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Korea`s Industrial Competitiveness on the Verge of Collapse

Korea`s Industrial Competitiveness on the Verge of Collapse

Posted June. 17, 2003 21:30,   


Korea`s corporate and industrial competitiveness was recently analyzed to have been teetering on the verge of collapse.

The reason is that local companies have drastically cut their facility investments due to the global economic recession, which has led to aggravated growth potential locally.

In a report entitled the “Current Status of Korea`s Economy and Policy Tasks“, released yesterday by the Korea Economic Research Institute (KERI), President Jwa Sung-hee of the think tank said that “even after successful recovery from the late-1997 financial crisis, Korea`s economic vulnerabilities have derailed the economy off its path towards becoming the financial hub of Northeast Asia.”

Real economic indicators are also showing a decrease.

Industrial output growth rates have nose-dived from 9.5% in the fourth quarter of last year to around 1% in April of this year, while GDP growth rate for the second quarter of this year (from April through June) is forecast to stay on the downside for the next two consecutive quarters. Accordingly, a protracted recession has become highly likely in the near future.

The report pointed out that a decrease in growth potential followed by reluctant investment in capacity building is the weakest part of Korea`s economic strength.

Facility investment in the corporate sector decreased by 4.2% in April of this year, following a 3.4% reduction in the first quarter, from January to March. Consequently, the manufacturers` production capacity growth rate dropped to below 4% in 2001 and registered at about 2% in the second half of last year.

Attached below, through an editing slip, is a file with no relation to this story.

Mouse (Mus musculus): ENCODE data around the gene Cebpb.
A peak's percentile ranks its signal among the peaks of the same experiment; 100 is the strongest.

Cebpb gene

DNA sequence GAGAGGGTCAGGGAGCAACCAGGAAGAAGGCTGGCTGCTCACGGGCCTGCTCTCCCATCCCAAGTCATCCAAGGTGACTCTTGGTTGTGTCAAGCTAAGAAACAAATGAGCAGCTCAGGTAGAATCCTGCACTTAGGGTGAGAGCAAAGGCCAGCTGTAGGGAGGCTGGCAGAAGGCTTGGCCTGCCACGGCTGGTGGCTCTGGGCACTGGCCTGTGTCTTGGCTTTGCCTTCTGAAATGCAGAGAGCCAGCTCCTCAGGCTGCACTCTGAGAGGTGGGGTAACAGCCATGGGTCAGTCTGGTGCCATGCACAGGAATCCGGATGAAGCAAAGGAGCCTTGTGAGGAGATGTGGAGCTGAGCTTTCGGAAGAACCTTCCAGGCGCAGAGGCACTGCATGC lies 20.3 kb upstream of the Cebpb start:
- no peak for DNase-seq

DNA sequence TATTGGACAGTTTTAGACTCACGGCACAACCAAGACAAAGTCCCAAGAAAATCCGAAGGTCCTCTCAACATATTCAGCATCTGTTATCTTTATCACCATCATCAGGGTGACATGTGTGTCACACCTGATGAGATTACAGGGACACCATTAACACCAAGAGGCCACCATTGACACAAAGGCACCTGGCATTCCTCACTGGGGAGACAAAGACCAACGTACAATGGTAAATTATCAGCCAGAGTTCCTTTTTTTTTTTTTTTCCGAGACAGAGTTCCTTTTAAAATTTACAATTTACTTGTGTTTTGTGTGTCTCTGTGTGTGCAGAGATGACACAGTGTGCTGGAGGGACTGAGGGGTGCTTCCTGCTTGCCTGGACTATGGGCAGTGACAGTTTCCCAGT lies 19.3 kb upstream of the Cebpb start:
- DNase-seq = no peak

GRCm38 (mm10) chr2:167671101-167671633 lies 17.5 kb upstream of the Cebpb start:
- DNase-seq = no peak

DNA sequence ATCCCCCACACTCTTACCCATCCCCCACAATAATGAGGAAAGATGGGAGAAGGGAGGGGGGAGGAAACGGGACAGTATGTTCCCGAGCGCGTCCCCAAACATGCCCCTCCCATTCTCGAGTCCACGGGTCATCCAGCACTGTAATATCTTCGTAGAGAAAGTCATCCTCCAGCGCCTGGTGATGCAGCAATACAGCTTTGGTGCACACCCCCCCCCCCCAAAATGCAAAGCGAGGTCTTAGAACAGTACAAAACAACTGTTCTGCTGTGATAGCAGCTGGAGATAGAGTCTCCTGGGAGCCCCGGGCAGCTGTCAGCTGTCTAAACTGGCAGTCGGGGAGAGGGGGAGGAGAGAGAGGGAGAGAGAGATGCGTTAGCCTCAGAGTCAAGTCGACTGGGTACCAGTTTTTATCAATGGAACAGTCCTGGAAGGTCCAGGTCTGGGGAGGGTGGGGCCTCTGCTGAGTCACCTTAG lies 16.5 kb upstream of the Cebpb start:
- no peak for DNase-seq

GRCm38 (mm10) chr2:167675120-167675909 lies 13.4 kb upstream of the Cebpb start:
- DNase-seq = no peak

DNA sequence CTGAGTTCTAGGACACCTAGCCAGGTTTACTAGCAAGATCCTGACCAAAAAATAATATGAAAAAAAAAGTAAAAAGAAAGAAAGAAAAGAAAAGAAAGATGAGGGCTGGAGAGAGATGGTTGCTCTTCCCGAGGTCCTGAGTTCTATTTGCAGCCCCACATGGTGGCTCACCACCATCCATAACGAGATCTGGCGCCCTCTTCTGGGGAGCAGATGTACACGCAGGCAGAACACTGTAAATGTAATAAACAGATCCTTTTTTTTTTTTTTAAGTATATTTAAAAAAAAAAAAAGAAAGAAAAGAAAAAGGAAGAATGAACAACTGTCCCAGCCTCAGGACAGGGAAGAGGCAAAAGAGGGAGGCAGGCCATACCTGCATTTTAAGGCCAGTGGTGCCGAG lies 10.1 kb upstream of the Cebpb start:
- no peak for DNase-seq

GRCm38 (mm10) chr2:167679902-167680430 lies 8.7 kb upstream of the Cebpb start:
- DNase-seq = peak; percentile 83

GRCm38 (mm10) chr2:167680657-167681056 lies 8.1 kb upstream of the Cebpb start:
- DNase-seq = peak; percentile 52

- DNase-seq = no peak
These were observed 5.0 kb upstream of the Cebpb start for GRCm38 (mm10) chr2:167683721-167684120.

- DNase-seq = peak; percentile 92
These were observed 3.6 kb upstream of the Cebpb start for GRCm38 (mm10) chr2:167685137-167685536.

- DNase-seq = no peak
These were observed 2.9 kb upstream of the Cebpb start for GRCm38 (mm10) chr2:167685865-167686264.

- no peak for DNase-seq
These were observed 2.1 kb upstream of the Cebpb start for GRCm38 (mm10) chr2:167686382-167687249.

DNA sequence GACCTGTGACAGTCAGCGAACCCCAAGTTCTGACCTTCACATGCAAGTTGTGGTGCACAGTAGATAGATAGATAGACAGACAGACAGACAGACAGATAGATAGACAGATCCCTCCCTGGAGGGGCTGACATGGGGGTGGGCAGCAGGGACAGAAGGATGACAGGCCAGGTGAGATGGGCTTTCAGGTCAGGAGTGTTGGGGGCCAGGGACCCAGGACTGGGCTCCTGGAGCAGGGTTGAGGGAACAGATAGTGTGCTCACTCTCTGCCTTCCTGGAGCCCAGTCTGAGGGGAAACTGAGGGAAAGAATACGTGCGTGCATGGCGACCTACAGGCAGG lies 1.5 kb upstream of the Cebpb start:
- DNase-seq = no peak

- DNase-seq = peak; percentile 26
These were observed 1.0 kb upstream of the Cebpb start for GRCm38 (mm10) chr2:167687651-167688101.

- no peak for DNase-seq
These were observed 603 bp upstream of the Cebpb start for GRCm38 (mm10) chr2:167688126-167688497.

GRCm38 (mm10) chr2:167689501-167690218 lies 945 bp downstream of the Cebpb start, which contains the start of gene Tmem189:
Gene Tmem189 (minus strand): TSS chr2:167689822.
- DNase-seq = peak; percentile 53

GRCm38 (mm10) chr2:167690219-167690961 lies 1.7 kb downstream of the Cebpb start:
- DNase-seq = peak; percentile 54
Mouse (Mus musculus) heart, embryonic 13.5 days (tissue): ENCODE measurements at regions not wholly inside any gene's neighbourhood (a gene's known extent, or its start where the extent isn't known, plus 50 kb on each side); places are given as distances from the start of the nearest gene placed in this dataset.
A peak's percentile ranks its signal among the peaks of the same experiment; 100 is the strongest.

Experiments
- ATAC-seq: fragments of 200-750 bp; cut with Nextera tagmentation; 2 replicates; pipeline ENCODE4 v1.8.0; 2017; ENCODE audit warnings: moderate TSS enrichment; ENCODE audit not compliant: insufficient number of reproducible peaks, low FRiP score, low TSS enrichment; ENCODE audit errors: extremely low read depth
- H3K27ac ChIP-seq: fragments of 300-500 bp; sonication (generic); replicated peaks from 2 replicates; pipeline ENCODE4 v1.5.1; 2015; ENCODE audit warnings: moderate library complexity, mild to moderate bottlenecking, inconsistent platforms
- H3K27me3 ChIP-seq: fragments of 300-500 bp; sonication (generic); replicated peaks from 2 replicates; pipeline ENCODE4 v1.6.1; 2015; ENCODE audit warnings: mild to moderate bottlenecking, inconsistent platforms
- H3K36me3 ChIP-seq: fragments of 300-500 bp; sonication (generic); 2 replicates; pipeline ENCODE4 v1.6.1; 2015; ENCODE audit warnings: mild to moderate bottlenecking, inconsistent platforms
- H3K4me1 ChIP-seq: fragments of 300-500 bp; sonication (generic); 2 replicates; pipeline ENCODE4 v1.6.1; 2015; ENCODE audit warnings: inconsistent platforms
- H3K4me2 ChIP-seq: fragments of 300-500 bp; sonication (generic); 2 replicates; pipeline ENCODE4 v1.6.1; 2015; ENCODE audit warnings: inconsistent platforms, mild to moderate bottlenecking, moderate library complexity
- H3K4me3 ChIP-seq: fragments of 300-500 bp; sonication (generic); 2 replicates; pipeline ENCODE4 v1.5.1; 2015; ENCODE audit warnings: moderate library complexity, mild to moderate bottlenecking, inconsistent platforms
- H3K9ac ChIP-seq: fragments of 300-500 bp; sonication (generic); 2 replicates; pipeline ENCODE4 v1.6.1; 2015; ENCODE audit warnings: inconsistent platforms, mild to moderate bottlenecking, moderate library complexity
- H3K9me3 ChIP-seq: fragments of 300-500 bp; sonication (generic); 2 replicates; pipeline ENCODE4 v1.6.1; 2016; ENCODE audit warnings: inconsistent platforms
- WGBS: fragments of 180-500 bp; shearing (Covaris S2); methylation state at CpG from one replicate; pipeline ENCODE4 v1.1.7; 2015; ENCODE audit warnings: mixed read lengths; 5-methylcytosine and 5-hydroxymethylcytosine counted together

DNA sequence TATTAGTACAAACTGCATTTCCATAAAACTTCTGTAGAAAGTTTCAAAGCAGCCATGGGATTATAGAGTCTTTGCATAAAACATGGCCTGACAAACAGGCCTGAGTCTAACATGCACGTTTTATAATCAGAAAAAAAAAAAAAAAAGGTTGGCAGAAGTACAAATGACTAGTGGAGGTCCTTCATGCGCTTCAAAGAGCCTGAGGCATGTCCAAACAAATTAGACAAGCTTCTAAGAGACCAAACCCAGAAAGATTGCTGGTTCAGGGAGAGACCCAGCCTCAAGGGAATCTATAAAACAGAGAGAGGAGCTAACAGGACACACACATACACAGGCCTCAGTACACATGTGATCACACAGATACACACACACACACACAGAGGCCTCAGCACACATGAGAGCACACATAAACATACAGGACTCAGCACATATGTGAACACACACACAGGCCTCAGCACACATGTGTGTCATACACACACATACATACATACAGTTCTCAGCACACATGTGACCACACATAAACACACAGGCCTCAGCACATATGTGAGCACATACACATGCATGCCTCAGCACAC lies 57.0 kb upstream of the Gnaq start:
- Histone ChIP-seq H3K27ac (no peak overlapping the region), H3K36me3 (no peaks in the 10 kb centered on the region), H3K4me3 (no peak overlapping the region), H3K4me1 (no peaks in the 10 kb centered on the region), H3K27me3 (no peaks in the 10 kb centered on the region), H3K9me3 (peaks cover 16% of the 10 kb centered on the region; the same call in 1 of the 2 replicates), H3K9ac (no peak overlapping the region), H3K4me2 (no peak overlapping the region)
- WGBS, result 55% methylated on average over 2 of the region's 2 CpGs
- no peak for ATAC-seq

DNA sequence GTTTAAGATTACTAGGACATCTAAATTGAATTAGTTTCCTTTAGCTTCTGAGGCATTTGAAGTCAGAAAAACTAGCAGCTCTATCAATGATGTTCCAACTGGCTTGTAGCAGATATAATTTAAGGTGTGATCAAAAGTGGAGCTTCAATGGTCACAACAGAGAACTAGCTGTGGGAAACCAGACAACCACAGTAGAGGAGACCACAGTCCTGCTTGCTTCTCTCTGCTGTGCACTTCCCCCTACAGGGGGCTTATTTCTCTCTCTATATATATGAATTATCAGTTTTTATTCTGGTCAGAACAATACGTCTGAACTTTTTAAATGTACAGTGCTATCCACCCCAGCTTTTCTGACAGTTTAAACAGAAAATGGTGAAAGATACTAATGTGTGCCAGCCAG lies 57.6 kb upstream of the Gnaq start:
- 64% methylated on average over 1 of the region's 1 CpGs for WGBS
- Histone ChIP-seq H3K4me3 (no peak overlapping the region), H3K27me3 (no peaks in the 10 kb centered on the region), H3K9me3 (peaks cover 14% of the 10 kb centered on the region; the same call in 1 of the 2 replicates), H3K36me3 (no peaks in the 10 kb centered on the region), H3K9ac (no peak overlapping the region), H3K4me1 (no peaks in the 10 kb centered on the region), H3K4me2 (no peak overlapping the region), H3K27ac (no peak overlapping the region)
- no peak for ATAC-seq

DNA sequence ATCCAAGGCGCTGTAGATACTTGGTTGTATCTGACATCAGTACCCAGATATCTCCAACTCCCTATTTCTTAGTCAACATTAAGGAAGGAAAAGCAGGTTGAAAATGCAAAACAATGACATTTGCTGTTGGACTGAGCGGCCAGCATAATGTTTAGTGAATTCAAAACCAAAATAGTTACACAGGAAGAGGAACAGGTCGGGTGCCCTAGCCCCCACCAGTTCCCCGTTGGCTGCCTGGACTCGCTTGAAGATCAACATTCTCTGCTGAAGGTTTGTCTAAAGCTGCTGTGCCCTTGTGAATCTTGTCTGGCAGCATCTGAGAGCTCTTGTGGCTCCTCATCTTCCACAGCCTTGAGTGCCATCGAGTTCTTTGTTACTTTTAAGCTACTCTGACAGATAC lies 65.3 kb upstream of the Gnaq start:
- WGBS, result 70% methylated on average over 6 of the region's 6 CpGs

Another problem is the inflexible shift in Korea`s leading industries. At a time when most industries, previously having led in the nation`s development has aged rapidly, newly emerging industries including those in information technology, are not growing quickly enough to replace their predecessors in terms of production volume.

“Individual players are competing more fiercely to gain their share of `the economic pie`, which shrank in a time of weak growth”, explained President Jwa. “Policies for sustainable economic growth are in urgent need to address this issue.”

A 2% drop in the economic growth rate costs the nation 12 trillion won in GDP and 130,000 new job opportunities. Macroeconomic policy therefore should be made a priority, argued the head of KERI.

President Jwa said that “since the financial crisis, Korean companies have concentrated too much on reducing their debts and staff in restructuring efforts, thereby compromising their ability for innovation.” He also proposed that “productivity and efficiency be boosted, and that corporate revamping should be conducted in more practical ways for industrial competitiveness to be strengthened.”

Na-Yeon Lee larosa@donga.com